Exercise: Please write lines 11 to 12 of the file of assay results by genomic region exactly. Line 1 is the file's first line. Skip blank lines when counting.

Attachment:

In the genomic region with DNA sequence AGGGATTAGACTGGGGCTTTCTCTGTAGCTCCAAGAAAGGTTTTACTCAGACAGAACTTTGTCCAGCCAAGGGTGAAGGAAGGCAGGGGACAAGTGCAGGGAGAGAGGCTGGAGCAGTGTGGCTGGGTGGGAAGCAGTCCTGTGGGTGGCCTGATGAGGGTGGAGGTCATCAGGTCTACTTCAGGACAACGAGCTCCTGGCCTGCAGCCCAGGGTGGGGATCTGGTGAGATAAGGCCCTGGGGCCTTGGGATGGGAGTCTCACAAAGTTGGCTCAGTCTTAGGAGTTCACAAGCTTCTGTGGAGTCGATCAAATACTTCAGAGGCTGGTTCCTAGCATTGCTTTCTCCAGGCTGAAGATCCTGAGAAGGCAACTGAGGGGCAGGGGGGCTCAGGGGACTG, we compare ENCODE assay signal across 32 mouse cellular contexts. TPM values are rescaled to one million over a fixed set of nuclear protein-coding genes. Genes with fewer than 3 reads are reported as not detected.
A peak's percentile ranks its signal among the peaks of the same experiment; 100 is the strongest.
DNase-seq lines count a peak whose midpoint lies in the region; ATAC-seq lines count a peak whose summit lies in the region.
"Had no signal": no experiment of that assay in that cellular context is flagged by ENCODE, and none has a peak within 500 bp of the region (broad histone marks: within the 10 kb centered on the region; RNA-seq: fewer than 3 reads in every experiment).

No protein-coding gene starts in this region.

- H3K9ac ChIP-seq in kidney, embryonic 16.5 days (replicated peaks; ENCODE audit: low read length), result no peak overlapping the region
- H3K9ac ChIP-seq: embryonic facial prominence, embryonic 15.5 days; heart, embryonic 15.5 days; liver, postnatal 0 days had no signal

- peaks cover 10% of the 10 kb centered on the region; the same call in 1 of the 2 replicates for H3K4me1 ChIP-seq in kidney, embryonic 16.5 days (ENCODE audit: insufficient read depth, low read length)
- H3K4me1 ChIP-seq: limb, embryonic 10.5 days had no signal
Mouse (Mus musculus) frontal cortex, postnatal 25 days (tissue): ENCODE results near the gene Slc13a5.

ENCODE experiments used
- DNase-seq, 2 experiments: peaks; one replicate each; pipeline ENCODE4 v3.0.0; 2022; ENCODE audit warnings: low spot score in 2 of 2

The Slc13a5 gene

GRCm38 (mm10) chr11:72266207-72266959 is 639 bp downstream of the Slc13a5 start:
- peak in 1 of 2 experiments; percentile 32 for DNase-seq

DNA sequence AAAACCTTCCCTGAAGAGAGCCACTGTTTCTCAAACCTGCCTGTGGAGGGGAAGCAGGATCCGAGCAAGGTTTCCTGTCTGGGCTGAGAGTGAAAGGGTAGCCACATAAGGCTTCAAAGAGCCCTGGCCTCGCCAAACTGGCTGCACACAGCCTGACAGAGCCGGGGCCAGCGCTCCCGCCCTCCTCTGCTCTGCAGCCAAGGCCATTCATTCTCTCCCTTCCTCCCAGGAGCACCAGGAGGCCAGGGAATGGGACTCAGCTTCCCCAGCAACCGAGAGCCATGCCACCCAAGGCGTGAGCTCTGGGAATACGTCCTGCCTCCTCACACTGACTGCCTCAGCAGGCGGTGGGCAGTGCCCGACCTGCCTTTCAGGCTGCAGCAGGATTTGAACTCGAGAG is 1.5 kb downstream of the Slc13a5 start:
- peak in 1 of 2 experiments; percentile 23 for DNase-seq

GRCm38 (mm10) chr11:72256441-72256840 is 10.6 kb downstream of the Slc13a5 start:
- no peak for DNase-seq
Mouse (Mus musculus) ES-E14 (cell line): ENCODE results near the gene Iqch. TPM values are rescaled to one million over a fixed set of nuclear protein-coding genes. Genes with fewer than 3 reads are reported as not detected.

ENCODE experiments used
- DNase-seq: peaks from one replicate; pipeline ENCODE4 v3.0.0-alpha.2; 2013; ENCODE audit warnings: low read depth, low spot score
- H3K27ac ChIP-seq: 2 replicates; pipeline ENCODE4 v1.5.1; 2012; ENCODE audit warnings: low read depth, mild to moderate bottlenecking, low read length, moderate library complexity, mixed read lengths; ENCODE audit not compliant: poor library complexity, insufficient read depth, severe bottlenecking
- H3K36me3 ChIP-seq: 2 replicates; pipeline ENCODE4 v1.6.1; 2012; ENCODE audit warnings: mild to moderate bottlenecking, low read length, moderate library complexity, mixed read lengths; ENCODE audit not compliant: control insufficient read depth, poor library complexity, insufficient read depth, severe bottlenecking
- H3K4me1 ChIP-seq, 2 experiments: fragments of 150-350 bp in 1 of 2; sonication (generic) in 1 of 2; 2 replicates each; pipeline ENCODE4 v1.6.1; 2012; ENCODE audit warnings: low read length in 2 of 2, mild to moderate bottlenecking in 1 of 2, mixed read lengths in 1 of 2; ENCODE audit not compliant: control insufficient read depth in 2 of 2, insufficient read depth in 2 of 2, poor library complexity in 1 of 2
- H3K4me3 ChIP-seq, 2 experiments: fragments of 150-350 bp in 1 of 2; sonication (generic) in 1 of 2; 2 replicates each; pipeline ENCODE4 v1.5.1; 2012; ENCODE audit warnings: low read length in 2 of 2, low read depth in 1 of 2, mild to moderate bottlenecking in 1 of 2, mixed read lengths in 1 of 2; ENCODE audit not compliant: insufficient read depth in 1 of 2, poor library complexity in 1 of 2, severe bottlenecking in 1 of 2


ENCODE experiments used
- DNase-seq, 2 experiments: peaks; one replicate each; pipeline ENCODE4 v3.0.0; 2022; ENCODE audit warnings: low spot score in 2 of 2